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World Science Day: Is Knowledge Power?
Gallup Blog

World Science Day: Is Knowledge Power?

By Lance Stevens and Andrew Dugan
World Science Day: Is Knowledge Power?

Nearly 20 years ago, the U.N. declared November 10 as World Science Day for Peace and Development. This year's theme -- "Open science, leaving no one behind" -- is a call to accelerate momentum on a global movement to make scientific research and data accessible to everyone.

Results from the Wellcome Global Monitor, a global survey that Gallup conducted in partnership with Wellcome, reaffirms the importance of the U.N.'s 2019 theme. The survey shows that confidence in one's own scientific knowledge, exposure to science in education and interest in scientific information are all tied to how much a person believes they benefit from science.

Are the Benefits of Science Felt Globally?

The premise that scientific progress benefits people has been embodied in discoveries throughout the ages -- from the development of vaccinations to the explosion of technology in the past few decades, resulting in billions of supercomputers now resting in the hands and pockets of people worldwide.

Still, not everyone around the world feels science benefits them personally. The Wellcome Global Monitor finds that 20% of people globally do not believe that the work scientists do benefits people like them. In Central America and Mexico, one in every three people feel that science does not benefit them personally, and the highest negative responses come from South America (39%) and Southern Africa (37%).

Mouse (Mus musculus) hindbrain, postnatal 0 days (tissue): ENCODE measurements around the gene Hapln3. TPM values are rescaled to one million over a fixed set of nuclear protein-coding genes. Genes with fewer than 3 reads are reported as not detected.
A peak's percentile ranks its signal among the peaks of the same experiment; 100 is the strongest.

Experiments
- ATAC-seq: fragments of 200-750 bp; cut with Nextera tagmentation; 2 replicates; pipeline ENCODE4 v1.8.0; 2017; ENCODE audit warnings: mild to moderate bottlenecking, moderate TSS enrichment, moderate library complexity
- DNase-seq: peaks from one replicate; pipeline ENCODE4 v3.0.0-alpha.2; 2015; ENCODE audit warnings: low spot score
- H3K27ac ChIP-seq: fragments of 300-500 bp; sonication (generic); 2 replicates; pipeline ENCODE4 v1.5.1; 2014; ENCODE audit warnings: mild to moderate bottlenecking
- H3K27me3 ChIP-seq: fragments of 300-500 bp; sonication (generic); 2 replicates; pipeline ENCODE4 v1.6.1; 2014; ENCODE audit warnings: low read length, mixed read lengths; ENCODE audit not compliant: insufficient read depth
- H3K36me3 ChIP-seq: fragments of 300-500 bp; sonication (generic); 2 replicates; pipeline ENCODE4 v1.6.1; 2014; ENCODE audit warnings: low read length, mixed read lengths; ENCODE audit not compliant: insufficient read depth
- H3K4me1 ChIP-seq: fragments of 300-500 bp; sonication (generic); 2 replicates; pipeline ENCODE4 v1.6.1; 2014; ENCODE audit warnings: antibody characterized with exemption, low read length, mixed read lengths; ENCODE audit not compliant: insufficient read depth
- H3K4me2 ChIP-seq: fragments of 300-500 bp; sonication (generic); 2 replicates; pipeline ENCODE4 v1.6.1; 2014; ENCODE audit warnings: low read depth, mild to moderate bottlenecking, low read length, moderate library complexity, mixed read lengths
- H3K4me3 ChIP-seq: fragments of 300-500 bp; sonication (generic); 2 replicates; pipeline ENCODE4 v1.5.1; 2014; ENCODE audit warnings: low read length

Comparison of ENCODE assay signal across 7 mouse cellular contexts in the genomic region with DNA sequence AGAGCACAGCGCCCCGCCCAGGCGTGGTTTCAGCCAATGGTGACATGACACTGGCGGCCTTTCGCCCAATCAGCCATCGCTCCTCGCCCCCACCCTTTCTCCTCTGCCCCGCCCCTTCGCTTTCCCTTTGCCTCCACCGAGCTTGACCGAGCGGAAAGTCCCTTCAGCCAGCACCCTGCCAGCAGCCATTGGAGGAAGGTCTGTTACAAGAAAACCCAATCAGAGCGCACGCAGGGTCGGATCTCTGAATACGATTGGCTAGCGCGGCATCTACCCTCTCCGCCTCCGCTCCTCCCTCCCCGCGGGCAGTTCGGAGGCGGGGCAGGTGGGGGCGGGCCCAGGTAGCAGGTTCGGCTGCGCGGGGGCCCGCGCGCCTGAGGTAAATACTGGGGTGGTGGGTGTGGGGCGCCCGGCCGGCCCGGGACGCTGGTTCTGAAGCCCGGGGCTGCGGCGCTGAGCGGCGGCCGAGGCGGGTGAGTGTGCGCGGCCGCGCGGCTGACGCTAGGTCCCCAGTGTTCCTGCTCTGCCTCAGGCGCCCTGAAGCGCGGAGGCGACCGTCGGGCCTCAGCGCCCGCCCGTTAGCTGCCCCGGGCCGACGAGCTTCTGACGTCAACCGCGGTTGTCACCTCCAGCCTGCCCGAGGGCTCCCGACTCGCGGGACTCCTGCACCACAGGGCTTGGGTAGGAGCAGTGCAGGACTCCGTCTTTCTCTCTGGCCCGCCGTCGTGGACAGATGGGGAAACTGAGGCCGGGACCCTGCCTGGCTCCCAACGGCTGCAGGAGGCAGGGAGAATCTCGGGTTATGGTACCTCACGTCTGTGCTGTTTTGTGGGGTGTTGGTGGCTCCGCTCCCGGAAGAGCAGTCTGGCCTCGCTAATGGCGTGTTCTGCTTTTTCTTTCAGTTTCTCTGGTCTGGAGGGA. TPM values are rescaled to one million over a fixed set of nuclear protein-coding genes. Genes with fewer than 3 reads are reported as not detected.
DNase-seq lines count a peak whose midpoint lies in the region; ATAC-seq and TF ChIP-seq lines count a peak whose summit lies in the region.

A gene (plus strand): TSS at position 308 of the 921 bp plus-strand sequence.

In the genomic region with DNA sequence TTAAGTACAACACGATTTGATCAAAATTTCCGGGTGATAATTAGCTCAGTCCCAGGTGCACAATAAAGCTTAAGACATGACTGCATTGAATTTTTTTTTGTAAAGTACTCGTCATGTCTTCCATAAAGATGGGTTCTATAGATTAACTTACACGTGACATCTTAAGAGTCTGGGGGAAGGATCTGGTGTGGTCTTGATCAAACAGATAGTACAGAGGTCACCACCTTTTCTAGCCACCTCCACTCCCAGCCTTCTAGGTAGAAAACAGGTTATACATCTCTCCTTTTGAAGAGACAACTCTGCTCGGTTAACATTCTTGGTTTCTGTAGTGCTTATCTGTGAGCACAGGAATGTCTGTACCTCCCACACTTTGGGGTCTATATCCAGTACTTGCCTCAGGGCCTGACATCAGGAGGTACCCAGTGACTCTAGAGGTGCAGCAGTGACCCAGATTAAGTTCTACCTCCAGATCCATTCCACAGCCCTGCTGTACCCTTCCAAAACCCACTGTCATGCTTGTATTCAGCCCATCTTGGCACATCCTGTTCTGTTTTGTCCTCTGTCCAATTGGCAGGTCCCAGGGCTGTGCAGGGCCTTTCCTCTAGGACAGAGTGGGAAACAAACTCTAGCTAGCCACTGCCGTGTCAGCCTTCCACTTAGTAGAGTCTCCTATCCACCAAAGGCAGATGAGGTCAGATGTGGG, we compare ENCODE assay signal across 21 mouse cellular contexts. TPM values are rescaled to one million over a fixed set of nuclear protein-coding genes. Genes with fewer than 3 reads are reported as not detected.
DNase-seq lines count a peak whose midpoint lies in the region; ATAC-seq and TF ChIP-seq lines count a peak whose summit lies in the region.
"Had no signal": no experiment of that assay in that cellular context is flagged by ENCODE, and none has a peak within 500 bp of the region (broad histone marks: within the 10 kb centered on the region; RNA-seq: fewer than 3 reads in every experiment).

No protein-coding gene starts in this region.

Further, when asked to what degree scientists' work benefits people in their country as a whole, almost half (49%) say that science only benefits "some" or "very few" people in their country, compared with 41% saying science benefits "most."

With the U.N.'s call to ensure science leaves no one behind, these data raise an important question: Does having access to scientific knowledge lead to people feeling more included in its benefits?

Three trends from the Wellcome Global Monitor results provide strong support that the answer may well be yes.

1. Confidence in Knowledge of Science

Self-assessed scientific knowledge, or confidence in one's own knowledge about science, is crucial. Among adults who say they know "a lot" or "some" about science, 78% agree that science benefits people like them. Given that the Wellcome Global Monitor is a sample of adults aged 15 and older, representative of some 74% of the total global population, we can extrapolate that knowledge plays a part in the perception of benefit for 1.19 billion individuals on our planet. Moreover, those who claim to know "a lot" or "some" about science are 2.1 times more likely to agree that science benefits people like them.

2. Greater Levels of Science Education

A person's level of science education is also closely linked to perceptions of feeling included in the benefits of science. The Wellcome Global Monitor shows that as one's level of science education increases, so does that person's perceptions of science benefiting people like them and most people in their country.